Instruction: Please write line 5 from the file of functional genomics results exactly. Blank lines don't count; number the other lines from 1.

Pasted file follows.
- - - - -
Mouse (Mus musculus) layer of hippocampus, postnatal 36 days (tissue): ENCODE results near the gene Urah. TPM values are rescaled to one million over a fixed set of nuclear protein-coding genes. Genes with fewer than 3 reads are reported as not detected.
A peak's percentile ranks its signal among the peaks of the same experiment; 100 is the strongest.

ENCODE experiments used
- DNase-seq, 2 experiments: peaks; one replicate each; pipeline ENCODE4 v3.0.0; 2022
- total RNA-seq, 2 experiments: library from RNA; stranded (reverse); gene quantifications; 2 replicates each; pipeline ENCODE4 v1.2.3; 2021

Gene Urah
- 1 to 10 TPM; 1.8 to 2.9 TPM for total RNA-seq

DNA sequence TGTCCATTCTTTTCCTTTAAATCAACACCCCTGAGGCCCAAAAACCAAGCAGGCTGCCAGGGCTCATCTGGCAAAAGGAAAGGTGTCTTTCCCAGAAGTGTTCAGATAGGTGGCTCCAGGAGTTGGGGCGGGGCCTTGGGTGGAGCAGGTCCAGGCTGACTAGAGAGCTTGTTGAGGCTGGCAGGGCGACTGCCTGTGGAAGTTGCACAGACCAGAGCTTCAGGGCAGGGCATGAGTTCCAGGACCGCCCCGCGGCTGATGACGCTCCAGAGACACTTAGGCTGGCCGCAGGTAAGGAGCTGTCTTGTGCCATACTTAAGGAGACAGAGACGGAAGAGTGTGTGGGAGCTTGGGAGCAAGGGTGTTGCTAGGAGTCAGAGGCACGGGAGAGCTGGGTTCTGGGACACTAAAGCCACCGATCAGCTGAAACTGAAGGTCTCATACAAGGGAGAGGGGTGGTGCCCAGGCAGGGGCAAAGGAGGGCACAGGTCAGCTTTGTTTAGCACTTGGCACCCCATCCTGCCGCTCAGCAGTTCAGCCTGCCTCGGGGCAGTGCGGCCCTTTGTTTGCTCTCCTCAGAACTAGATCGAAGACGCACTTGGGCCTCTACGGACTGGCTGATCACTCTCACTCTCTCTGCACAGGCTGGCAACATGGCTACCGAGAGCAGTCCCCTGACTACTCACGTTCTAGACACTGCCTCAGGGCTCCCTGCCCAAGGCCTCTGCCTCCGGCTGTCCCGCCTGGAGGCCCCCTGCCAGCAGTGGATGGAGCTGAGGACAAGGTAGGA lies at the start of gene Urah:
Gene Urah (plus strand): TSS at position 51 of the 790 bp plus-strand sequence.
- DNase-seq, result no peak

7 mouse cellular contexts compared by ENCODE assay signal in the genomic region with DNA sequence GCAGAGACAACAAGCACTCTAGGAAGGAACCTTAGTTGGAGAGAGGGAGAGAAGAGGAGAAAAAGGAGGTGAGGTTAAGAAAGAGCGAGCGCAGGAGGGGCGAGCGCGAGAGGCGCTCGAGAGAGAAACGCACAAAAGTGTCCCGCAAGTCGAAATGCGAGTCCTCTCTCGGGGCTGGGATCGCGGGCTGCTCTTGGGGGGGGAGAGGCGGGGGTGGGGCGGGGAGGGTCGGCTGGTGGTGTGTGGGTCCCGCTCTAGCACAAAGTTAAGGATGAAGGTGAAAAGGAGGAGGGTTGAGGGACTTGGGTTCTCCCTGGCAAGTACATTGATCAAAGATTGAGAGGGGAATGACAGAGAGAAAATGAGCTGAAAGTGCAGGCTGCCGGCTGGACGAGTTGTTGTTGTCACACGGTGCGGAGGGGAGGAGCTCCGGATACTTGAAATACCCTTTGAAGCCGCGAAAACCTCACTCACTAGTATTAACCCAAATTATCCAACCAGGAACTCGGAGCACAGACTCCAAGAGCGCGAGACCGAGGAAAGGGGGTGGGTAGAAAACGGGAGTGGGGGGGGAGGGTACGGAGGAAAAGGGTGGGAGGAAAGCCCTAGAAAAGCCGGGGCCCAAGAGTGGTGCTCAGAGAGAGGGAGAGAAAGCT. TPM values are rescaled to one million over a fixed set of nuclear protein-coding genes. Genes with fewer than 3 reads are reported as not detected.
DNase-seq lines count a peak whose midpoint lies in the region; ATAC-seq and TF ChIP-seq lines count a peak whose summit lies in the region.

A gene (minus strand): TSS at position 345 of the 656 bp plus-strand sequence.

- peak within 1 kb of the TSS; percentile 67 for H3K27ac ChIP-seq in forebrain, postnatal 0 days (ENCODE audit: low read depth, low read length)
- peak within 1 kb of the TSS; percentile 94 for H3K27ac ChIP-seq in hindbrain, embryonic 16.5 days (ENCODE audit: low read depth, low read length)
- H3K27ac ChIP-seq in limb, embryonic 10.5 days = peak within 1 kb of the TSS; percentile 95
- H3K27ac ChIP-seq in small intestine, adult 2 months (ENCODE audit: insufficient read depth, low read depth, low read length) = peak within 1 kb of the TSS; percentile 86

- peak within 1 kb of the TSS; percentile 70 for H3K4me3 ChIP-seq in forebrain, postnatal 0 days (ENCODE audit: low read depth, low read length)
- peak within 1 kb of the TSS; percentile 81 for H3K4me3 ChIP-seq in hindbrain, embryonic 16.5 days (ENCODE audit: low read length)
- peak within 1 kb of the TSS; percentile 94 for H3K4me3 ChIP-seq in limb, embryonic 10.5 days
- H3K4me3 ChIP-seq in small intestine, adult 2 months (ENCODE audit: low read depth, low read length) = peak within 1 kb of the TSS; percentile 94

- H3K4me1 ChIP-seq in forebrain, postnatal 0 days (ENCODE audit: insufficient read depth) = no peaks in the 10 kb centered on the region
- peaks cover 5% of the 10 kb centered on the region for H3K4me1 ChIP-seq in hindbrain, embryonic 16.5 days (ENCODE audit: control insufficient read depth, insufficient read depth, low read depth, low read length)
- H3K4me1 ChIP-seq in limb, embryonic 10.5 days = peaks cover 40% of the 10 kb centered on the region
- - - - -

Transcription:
- total RNA-seq, 2 experiments: library from RNA; stranded (reverse); gene quantifications; 2 replicates each; pipeline ENCODE4 v1.2.3; 2021